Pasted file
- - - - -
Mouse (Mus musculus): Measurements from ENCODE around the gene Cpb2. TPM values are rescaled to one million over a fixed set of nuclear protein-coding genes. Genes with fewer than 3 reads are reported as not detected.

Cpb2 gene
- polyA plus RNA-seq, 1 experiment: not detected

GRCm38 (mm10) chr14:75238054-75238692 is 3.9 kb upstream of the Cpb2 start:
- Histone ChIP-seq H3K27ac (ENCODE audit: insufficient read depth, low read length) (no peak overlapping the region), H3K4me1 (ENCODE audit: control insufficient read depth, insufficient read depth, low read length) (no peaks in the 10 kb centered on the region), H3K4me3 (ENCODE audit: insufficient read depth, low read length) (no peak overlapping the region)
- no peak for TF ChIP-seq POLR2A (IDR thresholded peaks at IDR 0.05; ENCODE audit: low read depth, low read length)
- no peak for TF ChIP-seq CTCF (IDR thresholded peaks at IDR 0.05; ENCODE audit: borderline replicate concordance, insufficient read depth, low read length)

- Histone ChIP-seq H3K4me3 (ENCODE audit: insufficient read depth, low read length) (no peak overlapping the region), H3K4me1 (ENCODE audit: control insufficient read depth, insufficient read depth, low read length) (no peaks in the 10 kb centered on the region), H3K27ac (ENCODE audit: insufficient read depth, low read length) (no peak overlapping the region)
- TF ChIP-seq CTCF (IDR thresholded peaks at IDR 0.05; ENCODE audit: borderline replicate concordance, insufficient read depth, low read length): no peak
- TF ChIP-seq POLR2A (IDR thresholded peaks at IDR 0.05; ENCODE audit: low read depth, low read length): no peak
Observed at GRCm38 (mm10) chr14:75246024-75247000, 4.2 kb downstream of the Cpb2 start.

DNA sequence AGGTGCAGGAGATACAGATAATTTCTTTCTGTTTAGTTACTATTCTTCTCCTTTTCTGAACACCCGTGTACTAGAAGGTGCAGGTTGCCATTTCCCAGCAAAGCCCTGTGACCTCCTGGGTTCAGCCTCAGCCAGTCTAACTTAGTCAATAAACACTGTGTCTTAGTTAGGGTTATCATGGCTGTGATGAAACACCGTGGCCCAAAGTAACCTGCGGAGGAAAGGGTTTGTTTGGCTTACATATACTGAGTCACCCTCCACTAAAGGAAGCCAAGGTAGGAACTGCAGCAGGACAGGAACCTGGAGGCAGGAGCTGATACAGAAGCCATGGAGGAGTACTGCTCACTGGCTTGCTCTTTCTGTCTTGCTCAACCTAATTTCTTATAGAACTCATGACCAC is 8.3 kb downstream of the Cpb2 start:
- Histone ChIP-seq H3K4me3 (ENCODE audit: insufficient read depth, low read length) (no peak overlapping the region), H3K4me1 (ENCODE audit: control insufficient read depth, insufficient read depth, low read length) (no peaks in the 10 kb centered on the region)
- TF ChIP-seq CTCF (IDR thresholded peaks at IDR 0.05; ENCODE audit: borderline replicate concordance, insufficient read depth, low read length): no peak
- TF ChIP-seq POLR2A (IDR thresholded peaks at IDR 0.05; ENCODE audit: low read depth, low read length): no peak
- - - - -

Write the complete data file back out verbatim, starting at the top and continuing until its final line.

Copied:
Mouse (Mus musculus): Measurements from ENCODE around the gene Cpb2. TPM values are rescaled to one million over a fixed set of nuclear protein-coding genes. Genes with fewer than 3 reads are reported as not detected.

Cpb2 gene
- polyA plus RNA-seq, 1 experiment: not detected

GRCm38 (mm10) chr14:75238054-75238692 is 3.9 kb upstream of the Cpb2 start:
- Histone ChIP-seq H3K27ac (ENCODE audit: insufficient read depth, low read length) (no peak overlapping the region), H3K4me1 (ENCODE audit: control insufficient read depth, insufficient read depth, low read length) (no peaks in the 10 kb centered on the region), H3K4me3 (ENCODE audit: insufficient read depth, low read length) (no peak overlapping the region)
- no peak for TF ChIP-seq POLR2A (IDR thresholded peaks at IDR 0.05; ENCODE audit: low read depth, low read length)
- no peak for TF ChIP-seq CTCF (IDR thresholded peaks at IDR 0.05; ENCODE audit: borderline replicate concordance, insufficient read depth, low read length)

- Histone ChIP-seq H3K4me3 (ENCODE audit: insufficient read depth, low read length) (no peak overlapping the region), H3K4me1 (ENCODE audit: control insufficient read depth, insufficient read depth, low read length) (no peaks in the 10 kb centered on the region), H3K27ac (ENCODE audit: insufficient read depth, low read length) (no peak overlapping the region)
- TF ChIP-seq CTCF (IDR thresholded peaks at IDR 0.05; ENCODE audit: borderline replicate concordance, insufficient read depth, low read length): no peak
- TF ChIP-seq POLR2A (IDR thresholded peaks at IDR 0.05; ENCODE audit: low read depth, low read length): no peak
Observed at GRCm38 (mm10) chr14:75246024-75247000, 4.2 kb downstream of the Cpb2 start.

DNA sequence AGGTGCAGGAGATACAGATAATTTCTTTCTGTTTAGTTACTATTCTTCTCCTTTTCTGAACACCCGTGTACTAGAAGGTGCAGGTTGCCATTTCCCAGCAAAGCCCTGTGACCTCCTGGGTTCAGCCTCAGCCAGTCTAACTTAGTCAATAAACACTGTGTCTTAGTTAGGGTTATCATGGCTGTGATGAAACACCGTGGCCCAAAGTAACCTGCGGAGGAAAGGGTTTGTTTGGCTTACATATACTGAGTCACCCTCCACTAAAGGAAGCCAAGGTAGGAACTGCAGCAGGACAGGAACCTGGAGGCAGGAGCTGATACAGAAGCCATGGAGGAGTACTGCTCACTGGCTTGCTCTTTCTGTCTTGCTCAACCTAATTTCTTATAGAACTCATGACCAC is 8.3 kb downstream of the Cpb2 start:
- Histone ChIP-seq H3K4me3 (ENCODE audit: insufficient read depth, low read length) (no peak overlapping the region), H3K4me1 (ENCODE audit: control insufficient read depth, insufficient read depth, low read length) (no peaks in the 10 kb centered on the region)
- TF ChIP-seq CTCF (IDR thresholded peaks at IDR 0.05; ENCODE audit: borderline replicate concordance, insufficient read depth, low read length): no peak
- TF ChIP-seq POLR2A (IDR thresholded peaks at IDR 0.05; ENCODE audit: low read depth, low read length): no peak